Thursday, July 30, 2009
Ed Hutchins and Carolyn Chadwick have worked together for many years to promote artists' books. My first encounter with their magic was as an instructor at the Book Arts Jamboree for educators in Cairo, NY in 1999. Ed founded and directed the program and Carolyn helped to keep everything running smoothly. Their most recent collaboration was Beyond Words: Book Fest 2009 at the Long Beach Island Foundation of the Arts and Sciences in Loveladies, New Jersey. You can find more information at the website including an essay by Miriam Schaer and photographs of the books with links to the artists' websites. I applaud them (and all the others who do the same) for taking the extra effort to share the work with us. There is a rich world of book arts out there and it is an inspiration to be able see virtually what we cannot travel to in person.
Monday, July 27, 2009
I just came across two wonderful books by artist and illustrator E.B. Lewis. In one, he created images that deepen our experience of the Langston Hughes poem, The Negro Speaks of Rivers. In This Little Light of Mine, a visual story that illustrates the meaning accompanies the African-American spiritual, "This little light of mine, I'm gonna let it shine." Lewis's masterful watercolors convey warmth, depth, and majesty. They speak to the soul and show us how powerful the combination of word and image can be.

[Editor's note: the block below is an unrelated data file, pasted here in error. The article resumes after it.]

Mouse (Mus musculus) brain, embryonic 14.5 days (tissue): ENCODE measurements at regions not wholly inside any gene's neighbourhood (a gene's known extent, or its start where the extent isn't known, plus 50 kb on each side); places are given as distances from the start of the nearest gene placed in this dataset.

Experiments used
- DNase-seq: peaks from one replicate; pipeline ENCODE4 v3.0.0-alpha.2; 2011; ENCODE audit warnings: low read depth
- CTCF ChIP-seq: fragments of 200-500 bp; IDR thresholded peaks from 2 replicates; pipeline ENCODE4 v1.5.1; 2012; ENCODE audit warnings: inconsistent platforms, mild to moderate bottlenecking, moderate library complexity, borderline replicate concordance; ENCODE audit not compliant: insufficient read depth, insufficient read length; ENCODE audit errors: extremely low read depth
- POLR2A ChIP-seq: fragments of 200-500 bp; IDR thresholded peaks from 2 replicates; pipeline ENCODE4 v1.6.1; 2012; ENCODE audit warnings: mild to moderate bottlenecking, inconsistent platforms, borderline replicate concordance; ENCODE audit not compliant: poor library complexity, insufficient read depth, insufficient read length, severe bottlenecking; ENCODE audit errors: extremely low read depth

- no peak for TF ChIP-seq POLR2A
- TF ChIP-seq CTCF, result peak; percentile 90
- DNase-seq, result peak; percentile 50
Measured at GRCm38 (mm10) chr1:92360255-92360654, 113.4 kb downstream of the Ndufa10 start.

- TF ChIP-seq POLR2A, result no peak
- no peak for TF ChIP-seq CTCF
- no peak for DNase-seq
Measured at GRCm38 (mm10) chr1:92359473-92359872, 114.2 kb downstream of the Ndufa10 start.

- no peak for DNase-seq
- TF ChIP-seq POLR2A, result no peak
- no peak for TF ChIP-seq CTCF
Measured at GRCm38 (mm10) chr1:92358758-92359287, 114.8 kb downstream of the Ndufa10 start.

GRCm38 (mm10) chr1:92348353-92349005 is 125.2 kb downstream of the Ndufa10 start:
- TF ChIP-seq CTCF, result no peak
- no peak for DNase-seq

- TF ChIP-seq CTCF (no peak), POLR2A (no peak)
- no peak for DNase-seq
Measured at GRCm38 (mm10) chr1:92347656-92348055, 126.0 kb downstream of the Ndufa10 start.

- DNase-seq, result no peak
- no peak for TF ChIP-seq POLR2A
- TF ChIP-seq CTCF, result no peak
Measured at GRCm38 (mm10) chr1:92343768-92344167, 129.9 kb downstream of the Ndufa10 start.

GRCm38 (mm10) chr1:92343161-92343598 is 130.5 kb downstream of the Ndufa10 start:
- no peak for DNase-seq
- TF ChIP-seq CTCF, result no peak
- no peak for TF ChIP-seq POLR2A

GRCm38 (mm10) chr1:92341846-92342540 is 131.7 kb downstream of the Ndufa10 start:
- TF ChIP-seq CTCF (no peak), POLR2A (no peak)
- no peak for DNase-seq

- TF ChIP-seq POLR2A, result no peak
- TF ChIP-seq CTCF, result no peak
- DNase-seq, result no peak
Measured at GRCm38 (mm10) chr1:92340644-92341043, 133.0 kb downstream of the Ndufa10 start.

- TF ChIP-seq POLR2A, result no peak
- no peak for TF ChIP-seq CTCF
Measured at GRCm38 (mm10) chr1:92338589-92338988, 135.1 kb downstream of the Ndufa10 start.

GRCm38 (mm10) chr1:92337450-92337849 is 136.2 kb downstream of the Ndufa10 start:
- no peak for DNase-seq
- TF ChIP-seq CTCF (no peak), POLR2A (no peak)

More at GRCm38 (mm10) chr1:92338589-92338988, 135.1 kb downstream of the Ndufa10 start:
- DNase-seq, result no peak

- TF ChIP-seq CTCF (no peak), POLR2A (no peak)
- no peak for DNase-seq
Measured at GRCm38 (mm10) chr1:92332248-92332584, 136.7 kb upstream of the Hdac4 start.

You can find out more about his work at his website. Make sure your browser has a wide window open as the navigation is at the far right.
A report on E.B. Lewis's keynote at the New Jersey Society of Children's Book Writers and Illustrators Conference on Tara Lazar's blog.
Whenever you read or hear advice to writers, the one constant piece of advice seems to be: read. For the kind of simple bookmaking I do and advocate, my advice is to read and look at (we are usually working with the visual as well as the written) picture books. I just started taking my own advice and once a week or so visiting a small section of the picture books in the children's room at my local library. The books are filed by author's name. I've been picking a letter and browsing through. I choose whatever catches my eye and seems to fit my mood. I'm interested in what the story is, how it is divided among the pages, the style of the illustrations, and how they're integrated with the text.
Sunday, July 19, 2009
The Guild of Bookworkers has a fabulous new website that will provide hours of exploration, including galleries from six exhibitions (Marking Time, 100th Anniversary Exhibition, In Flight, Best of the Best, Abecedarium, and PaperBound), past journals and newsletters in pdf form, a searchable directory of supplies and services, and more.
Here is a message from GBW President James Reid-Cunningham:
Founded in 1906, the Guild of Book Workers is the only national organization for all of the arts of the book, including bookbinding, conservation, printing, papermaking, calligraphy, marbling and artist's books. The Guild currently has 850 members, both professional and amateur, from all over the country. Our ten regional chapters organize lectures, workshops and exhibitions for our members.